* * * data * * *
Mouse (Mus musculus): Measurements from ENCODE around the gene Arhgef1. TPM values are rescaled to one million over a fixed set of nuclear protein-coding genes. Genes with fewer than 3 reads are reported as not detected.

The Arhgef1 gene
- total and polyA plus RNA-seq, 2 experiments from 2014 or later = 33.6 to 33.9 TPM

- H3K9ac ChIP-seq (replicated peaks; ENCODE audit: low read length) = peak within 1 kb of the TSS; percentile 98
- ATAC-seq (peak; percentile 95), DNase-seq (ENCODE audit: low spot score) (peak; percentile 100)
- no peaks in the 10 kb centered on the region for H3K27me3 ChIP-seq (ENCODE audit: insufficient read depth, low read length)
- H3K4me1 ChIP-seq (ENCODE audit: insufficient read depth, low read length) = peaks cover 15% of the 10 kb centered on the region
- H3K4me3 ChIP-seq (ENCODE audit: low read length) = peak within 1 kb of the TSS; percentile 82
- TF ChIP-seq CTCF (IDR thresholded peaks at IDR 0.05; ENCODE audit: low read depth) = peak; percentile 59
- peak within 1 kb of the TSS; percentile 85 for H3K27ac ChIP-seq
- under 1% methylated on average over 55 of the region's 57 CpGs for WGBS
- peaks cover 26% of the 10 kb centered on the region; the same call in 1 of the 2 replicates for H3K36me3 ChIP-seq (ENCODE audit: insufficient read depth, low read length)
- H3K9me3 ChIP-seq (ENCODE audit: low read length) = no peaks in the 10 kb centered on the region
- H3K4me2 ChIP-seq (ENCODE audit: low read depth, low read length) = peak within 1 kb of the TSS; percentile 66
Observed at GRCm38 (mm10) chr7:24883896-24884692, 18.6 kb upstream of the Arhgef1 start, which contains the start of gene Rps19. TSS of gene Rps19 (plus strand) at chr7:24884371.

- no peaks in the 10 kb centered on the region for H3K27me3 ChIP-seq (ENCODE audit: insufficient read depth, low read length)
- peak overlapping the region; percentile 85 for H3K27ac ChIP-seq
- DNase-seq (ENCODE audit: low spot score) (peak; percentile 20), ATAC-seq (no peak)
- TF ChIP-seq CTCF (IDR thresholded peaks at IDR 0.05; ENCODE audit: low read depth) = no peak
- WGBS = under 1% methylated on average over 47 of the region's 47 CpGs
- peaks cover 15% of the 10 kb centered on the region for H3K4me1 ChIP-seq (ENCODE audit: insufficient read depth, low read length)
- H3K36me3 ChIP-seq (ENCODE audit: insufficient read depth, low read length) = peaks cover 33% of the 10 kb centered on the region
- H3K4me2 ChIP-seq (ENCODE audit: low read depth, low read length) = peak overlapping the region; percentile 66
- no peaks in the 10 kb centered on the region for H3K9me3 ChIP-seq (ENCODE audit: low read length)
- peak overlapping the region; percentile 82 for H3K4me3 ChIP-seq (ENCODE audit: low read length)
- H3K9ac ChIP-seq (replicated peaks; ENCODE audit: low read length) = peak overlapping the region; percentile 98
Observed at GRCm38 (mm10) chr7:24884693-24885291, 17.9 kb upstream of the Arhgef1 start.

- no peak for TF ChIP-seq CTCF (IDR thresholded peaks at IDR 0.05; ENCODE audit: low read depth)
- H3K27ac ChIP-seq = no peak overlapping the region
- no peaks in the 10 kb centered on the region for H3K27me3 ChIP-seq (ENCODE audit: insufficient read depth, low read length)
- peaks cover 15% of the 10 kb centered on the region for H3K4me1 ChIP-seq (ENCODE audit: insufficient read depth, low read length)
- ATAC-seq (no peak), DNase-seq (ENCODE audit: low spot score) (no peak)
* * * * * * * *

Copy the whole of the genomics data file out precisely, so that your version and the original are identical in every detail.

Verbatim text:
Mouse (Mus musculus): Measurements from ENCODE around the gene Arhgef1. TPM values are rescaled to one million over a fixed set of nuclear protein-coding genes. Genes with fewer than 3 reads are reported as not detected.

The Arhgef1 gene
- total and polyA plus RNA-seq, 2 experiments from 2014 or later = 33.6 to 33.9 TPM

- H3K9ac ChIP-seq (replicated peaks; ENCODE audit: low read length) = peak within 1 kb of the TSS; percentile 98
- ATAC-seq (peak; percentile 95), DNase-seq (ENCODE audit: low spot score) (peak; percentile 100)
- no peaks in the 10 kb centered on the region for H3K27me3 ChIP-seq (ENCODE audit: insufficient read depth, low read length)
- H3K4me1 ChIP-seq (ENCODE audit: insufficient read depth, low read length) = peaks cover 15% of the 10 kb centered on the region
- H3K4me3 ChIP-seq (ENCODE audit: low read length) = peak within 1 kb of the TSS; percentile 82
- TF ChIP-seq CTCF (IDR thresholded peaks at IDR 0.05; ENCODE audit: low read depth) = peak; percentile 59
- peak within 1 kb of the TSS; percentile 85 for H3K27ac ChIP-seq
- under 1% methylated on average over 55 of the region's 57 CpGs for WGBS
- peaks cover 26% of the 10 kb centered on the region; the same call in 1 of the 2 replicates for H3K36me3 ChIP-seq (ENCODE audit: insufficient read depth, low read length)
- H3K9me3 ChIP-seq (ENCODE audit: low read length) = no peaks in the 10 kb centered on the region
- H3K4me2 ChIP-seq (ENCODE audit: low read depth, low read length) = peak within 1 kb of the TSS; percentile 66
Observed at GRCm38 (mm10) chr7:24883896-24884692, 18.6 kb upstream of the Arhgef1 start, which contains the start of gene Rps19. TSS of gene Rps19 (plus strand) at chr7:24884371.

- no peaks in the 10 kb centered on the region for H3K27me3 ChIP-seq (ENCODE audit: insufficient read depth, low read length)
- peak overlapping the region; percentile 85 for H3K27ac ChIP-seq
- DNase-seq (ENCODE audit: low spot score) (peak; percentile 20), ATAC-seq (no peak)
- TF ChIP-seq CTCF (IDR thresholded peaks at IDR 0.05; ENCODE audit: low read depth) = no peak
- WGBS = under 1% methylated on average over 47 of the region's 47 CpGs
- peaks cover 15% of the 10 kb centered on the region for H3K4me1 ChIP-seq (ENCODE audit: insufficient read depth, low read length)
- H3K36me3 ChIP-seq (ENCODE audit: insufficient read depth, low read length) = peaks cover 33% of the 10 kb centered on the region
- H3K4me2 ChIP-seq (ENCODE audit: low read depth, low read length) = peak overlapping the region; percentile 66
- no peaks in the 10 kb centered on the region for H3K9me3 ChIP-seq (ENCODE audit: low read length)
- peak overlapping the region; percentile 82 for H3K4me3 ChIP-seq (ENCODE audit: low read length)
- H3K9ac ChIP-seq (replicated peaks; ENCODE audit: low read length) = peak overlapping the region; percentile 98
Observed at GRCm38 (mm10) chr7:24884693-24885291, 17.9 kb upstream of the Arhgef1 start.

- no peak for TF ChIP-seq CTCF (IDR thresholded peaks at IDR 0.05; ENCODE audit: low read depth)
- H3K27ac ChIP-seq = no peak overlapping the region
- no peaks in the 10 kb centered on the region for H3K27me3 ChIP-seq (ENCODE audit: insufficient read depth, low read length)
- peaks cover 15% of the 10 kb centered on the region for H3K4me1 ChIP-seq (ENCODE audit: insufficient read depth, low read length)
- ATAC-seq (no peak), DNase-seq (ENCODE audit: low spot score) (no peak)